I remember a young organist, being asked what a Toccata was, saying “It’s just a noise!” and that description could apply to some of the Toccata first movement of the Concerto for two pianos (tr. 10), the soloists being doubled to achieve a better balance with the orchestra. To begin with the pianos lead the orchestra. Davis gives us a grandiose start with a rather pompous rising procession from strings and trombones, then a more engagingly lively second element (0:18) where the orchestra punctuates the pianos’ jollity, as if cheering them on. Now comes the movement’s main contrast, RVW’s breezy folksy, shanty manner (0:35), think of Symphony 8’s scherzo, in this context the sonority quieter but the tempo a little more animated, so all is energy and joie de vivre. To be sure the brilliance of the piano writing and playing of Louis Lortie and Helène Mercier come through. At 4:15 there’s Largamente treatment of the essential melodic core followed by a cadenza for Piano 2 which more extremely contrasts slow and fast movement, spinning and hovering. I compared the 2012 recording by Duo Tal & Groethysen with the Musikkollegium Winterthur/Douglas Boyd (Sony 88725423112). Timing at 5:56 to Davis’ 6:07, Boyd takes a slightly less Moderato view of the Allegro moderato, rendering the opening more brutally resolute yet its sweep I found more convincing. His folk material is racier but thereby more scherzo like and waspish. Here I prefer Davis’ calmer enjoyment.

The theme of the second movement Romanza (tr. 11) has the Piano 1 weaving around one note in soulful meditation. Transferred to solo flute this has a colder glaze but is made more benign, a kind of blessing, by muted strings. Piano 1 now fixes its attention on a descending phrase which becomes an insistent accompaniment in the oboe to Piano 2’s repeat of the theme. Piano 1 responds by floating gently around one note in slightly longer phrases in sequences which the strings join. Then the woodwind enters with a luminous response (4:02), one of those visionary RVW interludes which leads to a more rhapsodic manner from Piano 2 and Piano 1 in turn, the latter providing a very soft, high registration final presentation of the theme. Davis gives us a relaxed yet quite eventful central movement, save the thought nags that RVW overworks his material. There’s barely any difference in timing between Davis’ 9:02 and Boyd’s 8:56, yet Boyd for me makes the movement more convincing as a progression albeit at the loss of Davis’ tranquillity. Boyd’s piano opening is more severe, the following flute more pressingly gaunt, the muted strings more eerie, yet the luminous interlude less distinctive and consolatory.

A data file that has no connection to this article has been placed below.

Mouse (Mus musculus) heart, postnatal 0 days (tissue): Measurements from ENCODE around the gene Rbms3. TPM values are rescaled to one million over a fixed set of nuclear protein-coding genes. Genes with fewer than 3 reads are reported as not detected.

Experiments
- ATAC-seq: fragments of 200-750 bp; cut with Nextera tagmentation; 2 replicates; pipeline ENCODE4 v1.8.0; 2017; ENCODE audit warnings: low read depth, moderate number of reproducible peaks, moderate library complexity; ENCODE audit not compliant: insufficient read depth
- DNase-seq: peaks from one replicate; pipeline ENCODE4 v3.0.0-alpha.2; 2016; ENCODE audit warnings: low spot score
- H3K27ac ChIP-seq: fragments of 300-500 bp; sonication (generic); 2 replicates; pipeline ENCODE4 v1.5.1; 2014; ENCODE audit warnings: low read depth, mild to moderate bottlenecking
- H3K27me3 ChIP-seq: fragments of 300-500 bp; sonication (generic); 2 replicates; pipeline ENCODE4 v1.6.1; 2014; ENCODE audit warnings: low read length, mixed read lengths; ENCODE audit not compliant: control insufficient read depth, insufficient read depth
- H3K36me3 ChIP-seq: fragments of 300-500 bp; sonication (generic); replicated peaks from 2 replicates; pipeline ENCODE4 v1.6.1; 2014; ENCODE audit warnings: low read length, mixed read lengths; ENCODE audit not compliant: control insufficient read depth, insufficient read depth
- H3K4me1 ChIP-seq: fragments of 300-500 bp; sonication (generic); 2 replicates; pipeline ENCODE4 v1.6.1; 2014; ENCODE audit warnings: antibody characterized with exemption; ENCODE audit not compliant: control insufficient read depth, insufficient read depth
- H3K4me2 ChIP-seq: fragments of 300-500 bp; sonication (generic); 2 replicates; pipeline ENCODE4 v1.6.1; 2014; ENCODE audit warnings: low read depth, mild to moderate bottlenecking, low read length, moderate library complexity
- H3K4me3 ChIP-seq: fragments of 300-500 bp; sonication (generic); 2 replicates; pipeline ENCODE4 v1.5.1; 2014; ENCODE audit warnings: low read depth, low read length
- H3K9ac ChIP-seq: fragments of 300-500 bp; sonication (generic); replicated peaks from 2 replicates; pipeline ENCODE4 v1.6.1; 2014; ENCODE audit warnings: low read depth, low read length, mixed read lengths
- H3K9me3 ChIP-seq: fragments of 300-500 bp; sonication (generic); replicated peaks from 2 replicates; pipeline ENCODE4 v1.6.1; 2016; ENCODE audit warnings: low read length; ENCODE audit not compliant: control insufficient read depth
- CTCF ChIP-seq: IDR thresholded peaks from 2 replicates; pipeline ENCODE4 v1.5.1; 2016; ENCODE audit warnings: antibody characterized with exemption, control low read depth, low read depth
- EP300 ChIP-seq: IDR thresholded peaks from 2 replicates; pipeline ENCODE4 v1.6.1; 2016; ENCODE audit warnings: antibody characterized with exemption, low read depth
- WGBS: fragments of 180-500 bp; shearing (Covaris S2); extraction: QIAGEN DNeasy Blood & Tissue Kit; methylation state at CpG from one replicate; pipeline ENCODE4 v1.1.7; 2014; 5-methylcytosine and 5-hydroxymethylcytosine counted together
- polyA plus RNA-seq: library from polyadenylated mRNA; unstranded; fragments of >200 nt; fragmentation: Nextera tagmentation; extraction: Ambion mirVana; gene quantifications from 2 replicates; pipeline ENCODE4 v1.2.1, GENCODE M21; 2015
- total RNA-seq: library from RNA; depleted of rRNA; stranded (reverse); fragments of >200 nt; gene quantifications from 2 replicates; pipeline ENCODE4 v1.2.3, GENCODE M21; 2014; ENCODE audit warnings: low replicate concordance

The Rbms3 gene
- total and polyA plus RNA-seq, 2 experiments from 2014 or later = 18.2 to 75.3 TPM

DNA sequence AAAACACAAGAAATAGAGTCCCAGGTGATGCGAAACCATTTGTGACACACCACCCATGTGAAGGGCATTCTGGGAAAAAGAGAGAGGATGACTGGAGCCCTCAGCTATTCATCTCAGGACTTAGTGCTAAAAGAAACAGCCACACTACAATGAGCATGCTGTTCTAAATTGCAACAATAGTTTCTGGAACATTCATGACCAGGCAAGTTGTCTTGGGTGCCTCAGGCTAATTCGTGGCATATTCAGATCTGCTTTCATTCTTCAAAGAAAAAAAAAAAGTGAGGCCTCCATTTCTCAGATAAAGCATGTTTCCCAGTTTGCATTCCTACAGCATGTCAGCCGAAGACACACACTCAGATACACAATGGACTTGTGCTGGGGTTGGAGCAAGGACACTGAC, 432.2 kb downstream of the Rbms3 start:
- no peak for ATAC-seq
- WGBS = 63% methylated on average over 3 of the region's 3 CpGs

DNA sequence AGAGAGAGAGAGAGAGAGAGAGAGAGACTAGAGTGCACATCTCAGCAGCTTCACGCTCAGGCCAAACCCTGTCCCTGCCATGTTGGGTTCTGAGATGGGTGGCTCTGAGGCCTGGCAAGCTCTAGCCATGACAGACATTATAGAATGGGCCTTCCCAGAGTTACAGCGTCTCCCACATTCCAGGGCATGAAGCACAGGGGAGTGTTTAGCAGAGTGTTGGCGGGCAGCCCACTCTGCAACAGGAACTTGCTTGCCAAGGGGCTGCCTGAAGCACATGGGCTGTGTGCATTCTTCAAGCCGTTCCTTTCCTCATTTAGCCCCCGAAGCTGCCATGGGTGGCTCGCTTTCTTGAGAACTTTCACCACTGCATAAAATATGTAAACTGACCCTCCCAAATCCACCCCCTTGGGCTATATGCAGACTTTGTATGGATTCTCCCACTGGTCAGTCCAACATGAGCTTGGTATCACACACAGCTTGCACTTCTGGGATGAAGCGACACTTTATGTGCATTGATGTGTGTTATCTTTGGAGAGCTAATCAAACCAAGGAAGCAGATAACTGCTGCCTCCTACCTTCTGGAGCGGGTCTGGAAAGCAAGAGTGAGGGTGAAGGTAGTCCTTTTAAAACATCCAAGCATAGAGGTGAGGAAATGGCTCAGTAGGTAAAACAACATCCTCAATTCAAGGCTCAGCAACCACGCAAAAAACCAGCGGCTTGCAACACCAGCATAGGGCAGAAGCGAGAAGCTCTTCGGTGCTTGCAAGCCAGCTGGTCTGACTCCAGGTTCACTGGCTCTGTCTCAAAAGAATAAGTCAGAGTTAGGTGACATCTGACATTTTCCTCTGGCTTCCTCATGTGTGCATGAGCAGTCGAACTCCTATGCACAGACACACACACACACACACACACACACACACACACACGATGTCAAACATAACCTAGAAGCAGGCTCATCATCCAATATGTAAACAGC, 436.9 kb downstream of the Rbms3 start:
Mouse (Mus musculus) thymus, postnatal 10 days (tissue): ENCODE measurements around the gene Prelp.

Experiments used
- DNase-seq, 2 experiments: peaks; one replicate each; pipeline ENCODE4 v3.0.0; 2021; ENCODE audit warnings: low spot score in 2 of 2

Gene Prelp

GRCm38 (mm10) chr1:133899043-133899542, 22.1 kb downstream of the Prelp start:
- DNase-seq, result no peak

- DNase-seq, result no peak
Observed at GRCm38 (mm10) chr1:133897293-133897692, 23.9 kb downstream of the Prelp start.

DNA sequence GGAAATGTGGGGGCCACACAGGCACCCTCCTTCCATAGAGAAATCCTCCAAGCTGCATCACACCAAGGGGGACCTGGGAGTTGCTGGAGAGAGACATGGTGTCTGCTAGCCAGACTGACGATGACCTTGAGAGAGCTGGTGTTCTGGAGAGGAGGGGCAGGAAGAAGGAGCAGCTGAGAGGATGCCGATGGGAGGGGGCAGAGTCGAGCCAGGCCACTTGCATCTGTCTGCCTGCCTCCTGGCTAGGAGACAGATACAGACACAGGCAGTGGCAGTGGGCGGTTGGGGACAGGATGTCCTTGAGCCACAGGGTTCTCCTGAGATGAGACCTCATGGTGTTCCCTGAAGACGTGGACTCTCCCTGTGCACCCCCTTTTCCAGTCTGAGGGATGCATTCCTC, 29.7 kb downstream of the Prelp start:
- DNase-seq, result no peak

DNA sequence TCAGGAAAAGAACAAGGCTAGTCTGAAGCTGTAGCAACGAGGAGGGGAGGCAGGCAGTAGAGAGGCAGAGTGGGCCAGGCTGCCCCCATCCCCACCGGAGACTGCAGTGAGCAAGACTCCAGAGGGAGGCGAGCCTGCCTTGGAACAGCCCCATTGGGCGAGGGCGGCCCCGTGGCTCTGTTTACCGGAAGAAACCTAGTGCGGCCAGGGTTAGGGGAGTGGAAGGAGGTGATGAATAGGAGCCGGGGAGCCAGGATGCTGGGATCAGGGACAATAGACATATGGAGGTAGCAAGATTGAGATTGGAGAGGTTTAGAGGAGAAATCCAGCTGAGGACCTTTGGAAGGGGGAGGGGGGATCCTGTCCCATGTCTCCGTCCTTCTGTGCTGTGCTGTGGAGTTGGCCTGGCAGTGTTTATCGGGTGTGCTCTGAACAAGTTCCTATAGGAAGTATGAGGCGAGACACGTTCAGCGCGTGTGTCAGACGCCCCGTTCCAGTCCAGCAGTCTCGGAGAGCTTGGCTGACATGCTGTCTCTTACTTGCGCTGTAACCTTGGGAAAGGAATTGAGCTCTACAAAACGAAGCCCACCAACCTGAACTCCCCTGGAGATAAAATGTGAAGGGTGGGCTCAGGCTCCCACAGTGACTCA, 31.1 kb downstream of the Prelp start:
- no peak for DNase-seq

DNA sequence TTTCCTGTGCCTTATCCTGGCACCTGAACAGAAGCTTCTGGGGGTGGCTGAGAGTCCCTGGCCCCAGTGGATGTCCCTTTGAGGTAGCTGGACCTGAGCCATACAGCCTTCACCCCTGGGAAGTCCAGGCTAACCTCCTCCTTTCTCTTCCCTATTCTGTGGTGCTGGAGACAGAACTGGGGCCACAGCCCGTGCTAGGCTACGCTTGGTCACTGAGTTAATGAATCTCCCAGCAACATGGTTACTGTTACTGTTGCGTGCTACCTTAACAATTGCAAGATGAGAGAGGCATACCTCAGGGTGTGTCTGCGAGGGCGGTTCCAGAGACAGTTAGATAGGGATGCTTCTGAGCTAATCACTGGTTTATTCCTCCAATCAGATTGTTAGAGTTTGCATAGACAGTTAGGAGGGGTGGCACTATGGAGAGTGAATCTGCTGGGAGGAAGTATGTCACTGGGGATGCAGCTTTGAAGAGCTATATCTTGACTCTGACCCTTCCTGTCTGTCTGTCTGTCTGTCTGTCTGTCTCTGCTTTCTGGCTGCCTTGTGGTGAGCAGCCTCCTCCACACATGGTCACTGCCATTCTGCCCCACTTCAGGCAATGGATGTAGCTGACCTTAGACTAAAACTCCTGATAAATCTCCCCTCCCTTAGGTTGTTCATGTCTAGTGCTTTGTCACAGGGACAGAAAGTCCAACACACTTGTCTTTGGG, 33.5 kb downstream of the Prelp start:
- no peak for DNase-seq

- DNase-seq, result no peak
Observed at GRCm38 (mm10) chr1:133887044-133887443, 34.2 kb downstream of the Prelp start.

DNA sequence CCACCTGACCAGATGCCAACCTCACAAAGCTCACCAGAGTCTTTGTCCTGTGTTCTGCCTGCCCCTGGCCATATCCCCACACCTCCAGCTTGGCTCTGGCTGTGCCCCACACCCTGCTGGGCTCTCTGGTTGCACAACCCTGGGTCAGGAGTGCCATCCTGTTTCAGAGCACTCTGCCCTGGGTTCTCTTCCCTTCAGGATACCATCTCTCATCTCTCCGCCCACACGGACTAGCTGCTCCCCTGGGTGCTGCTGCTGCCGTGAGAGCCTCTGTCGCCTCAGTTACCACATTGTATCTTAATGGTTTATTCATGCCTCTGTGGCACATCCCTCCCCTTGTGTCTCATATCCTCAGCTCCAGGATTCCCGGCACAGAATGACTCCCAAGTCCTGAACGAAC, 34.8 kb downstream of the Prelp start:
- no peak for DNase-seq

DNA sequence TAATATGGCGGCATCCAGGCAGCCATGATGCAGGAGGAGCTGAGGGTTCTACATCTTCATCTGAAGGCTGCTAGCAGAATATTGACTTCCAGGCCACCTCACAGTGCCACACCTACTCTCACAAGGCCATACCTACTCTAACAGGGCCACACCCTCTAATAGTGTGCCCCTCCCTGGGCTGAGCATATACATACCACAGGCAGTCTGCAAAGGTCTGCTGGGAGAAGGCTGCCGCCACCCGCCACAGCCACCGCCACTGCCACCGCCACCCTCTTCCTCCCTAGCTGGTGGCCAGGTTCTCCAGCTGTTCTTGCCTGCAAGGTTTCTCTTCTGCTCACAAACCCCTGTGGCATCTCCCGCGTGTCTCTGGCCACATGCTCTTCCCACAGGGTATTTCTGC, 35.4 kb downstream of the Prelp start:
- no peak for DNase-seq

Davis makes a steady start to the Fuga Chromatica so it appears quite jolly on trombones and tuba but spikier when taken up by Piano 1 and 2 in turn, of sinuous strength and, when the orchestra joins in, irrepressible impetus. Thereafter we’re into the world of the rigour, though not the anger, of the finale of Symphony 4 and thunderous cadenza for both pianos. The Finale alla Tedesca is the fugue theme as a bouncy waltz, so Davis’ jolly start to the theme wasn’t out of kilter. The final cadenza revisits the theme and close of the slow movement, a homage to the beauty of reflection, with the fugue reduced to soft strings’ pizzicato and erased by a warm strings’ chord. I do feel the carpet has been pulled from under my feet, though Davis does this slickly enough. Timing at 4:22, in the Fuga Davis is a touch faster than Boyd’s 4:33 yet his finale’s 6:33 is a deal slower than Boyd’s 6:10. I think he has it right both times and that Boyd takes it all a bit too seriously. Davis reveals the element of banter, of entertainment and the showmanship of a swinging waltz. In the Fuga Boyd demonstrates the discourse between pianos and orchestra well but in an atmosphere of exactitude and tension, even snarling at times. His waltz is wilder, more abandoned. Lortie and Mercier reveal not just the power but the lyricism of the cadenzas, Duo Tal and Groethuysen remain stony throughout.

In sum, Davis sets a new benchmark for the recordings of all three works.

Michael Greenhalgh

Previous review: John Quinn